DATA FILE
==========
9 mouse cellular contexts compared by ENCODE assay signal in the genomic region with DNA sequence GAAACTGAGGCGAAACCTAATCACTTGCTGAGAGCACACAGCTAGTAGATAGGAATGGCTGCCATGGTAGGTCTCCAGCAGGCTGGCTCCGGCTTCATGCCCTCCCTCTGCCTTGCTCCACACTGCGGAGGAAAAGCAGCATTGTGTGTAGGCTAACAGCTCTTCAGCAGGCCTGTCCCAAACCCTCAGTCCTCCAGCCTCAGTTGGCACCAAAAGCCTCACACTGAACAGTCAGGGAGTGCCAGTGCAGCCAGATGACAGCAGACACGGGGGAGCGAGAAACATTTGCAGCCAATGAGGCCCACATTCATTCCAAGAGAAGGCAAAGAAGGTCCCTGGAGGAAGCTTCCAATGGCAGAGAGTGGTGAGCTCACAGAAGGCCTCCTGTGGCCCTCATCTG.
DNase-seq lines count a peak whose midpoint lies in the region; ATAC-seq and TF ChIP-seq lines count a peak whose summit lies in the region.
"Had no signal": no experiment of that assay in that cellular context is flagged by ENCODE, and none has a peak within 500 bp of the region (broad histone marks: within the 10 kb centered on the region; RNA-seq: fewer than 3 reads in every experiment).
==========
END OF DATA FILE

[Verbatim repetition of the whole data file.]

9 mouse cellular contexts compared by ENCODE assay signal in the genomic region with DNA sequence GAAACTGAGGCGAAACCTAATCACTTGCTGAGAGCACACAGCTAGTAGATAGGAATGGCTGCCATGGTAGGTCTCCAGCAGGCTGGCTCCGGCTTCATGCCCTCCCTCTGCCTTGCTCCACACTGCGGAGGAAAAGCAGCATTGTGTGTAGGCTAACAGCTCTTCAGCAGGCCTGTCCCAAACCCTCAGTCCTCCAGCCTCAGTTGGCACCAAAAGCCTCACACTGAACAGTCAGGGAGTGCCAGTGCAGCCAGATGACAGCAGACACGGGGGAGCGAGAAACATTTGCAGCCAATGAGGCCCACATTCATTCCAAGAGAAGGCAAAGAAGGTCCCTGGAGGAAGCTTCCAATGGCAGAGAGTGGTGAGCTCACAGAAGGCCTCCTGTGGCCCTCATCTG.
DNase-seq lines count a peak whose midpoint lies in the region; ATAC-seq and TF ChIP-seq lines count a peak whose summit lies in the region.
"Had no signal": no experiment of that assay in that cellular context is flagged by ENCODE, and none has a peak within 500 bp of the region (broad histone marks: within the 10 kb centered on the region; RNA-seq: fewer than 3 reads in every experiment).